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THE SECOND EPISTLE OF PAUL THE APOSTLE TO THE CORINTHIANS - Chapter 1 - Verse 11

Verse 11. Ye also helping together by prayer for us. Tindal renders this, in connexion with the close of the previous verse, "we trust that yet hereafter he will deliver us, by the help of your prayer for us." The word rendered "helping together," means co-operating, aiding, assisting; and the idea is, that Paul felt that his trials might be turned to good account, and give occasion for thanksgiving; and that this was to be accomplished by the aid of the prayers of his fellow Christians. He felt that the church was one, and that Christians should sympathize with one another, He evinced deep humility and tender regard for the Corinthians when he called on them to aid him by their prayers. Nothing could be better calculated to excite their tender affection and regard than thus to call on them to sympathize with him in his trials, and to pray that those trials might result in thanksgiving throughout the churches.

That for the gift bestowed upon us. The sentence which occurs here is very perplexing in the original, and the construction is difficult. But the main idea is not difficult to be seen. The "gift" here referred to (to carisma) means, doubtless, the favour shown to him in his rescue from so imminent a peril; and he felt that this was owing to the prayers of many persons on his behalf. He believed that he had been remembered in the petitions of his friends and fellow Christians, and that his deliverance was owing to their supplications.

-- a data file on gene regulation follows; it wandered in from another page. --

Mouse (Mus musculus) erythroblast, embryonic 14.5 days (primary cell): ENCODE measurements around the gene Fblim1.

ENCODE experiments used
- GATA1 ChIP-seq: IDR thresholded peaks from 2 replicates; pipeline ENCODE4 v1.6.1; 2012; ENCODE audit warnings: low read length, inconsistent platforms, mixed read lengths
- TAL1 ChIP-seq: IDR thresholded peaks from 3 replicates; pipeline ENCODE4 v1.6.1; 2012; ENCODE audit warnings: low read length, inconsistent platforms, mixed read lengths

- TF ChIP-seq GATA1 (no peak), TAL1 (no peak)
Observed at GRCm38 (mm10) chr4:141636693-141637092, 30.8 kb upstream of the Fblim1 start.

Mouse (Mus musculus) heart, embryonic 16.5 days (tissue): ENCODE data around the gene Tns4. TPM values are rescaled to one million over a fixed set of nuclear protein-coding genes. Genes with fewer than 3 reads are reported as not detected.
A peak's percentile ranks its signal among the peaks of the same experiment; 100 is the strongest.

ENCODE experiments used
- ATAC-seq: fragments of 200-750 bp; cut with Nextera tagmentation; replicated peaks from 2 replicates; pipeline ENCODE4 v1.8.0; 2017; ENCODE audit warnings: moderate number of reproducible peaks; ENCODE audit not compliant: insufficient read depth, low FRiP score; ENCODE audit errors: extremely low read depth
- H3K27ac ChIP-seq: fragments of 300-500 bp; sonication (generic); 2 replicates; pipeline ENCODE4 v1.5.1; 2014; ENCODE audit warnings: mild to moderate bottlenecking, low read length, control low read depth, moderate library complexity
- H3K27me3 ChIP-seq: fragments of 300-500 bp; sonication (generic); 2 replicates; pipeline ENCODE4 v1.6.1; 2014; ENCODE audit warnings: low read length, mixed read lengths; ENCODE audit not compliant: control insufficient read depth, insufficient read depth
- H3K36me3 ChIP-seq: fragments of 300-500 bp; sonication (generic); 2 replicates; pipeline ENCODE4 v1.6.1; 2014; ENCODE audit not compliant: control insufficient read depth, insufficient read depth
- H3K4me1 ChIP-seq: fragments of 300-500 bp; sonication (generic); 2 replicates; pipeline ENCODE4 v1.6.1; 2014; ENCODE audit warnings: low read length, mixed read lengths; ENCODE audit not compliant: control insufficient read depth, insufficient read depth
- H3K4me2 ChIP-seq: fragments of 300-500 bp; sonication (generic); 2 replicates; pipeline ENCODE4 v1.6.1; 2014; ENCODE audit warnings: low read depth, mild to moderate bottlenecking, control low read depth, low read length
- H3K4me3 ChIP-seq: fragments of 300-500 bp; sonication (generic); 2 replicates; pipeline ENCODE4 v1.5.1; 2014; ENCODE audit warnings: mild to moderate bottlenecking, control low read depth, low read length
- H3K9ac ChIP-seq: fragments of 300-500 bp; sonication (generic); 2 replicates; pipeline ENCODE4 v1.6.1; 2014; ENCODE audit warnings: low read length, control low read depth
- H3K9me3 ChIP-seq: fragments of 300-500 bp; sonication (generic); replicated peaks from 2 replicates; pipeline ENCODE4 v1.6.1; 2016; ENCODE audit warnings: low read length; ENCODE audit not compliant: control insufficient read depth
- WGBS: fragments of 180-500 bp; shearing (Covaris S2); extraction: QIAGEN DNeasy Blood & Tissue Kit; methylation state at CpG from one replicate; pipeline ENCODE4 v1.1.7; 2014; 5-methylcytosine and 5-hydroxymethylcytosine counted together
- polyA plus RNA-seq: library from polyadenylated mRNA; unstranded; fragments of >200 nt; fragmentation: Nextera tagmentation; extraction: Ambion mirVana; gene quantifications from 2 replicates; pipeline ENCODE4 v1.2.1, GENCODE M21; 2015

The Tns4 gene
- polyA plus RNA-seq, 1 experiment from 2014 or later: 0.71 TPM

By the means of many persons. Probably meaning that the favour referred to had been imparted by means of the prayers of many individuals who had taken a deep interest in his welfare. But it may also imply, perhaps, that he had been directly assisted, and had been rescued from the impending danger by the interposition of many friends who had come to his relief. The usual interpretation is, however, that it was by the prayers of many in his behalf.

Thanks may be given by many on our behalf. Many may be induced also to render thanks for my deliverance. The idea is, that as he had been delivered from great peril by the prayers of many persons, it was proper also that thanksgiving should be offered by as many in his behalf, or on account of his deliverance. "Mercies that have been obtained by prayer should be acknowledged by praise."— Doddridge. God had mercifully interposed in answer to the prayers of his people; and it was proper that his mercy should be as extensively acknowledged. Paul was desirous that God should not be forgotten; and that those who had sought his deliverance should render praise to God: perhaps intimating here, that those who had obtained mercies by prayer, were prone to forget their obligation to return thanks to God for his gracious and merciful interposition.

{a} "helping together" Ro 15:30; Php 1:19; Jas 5:16-18

{*} "gift" "benefit"

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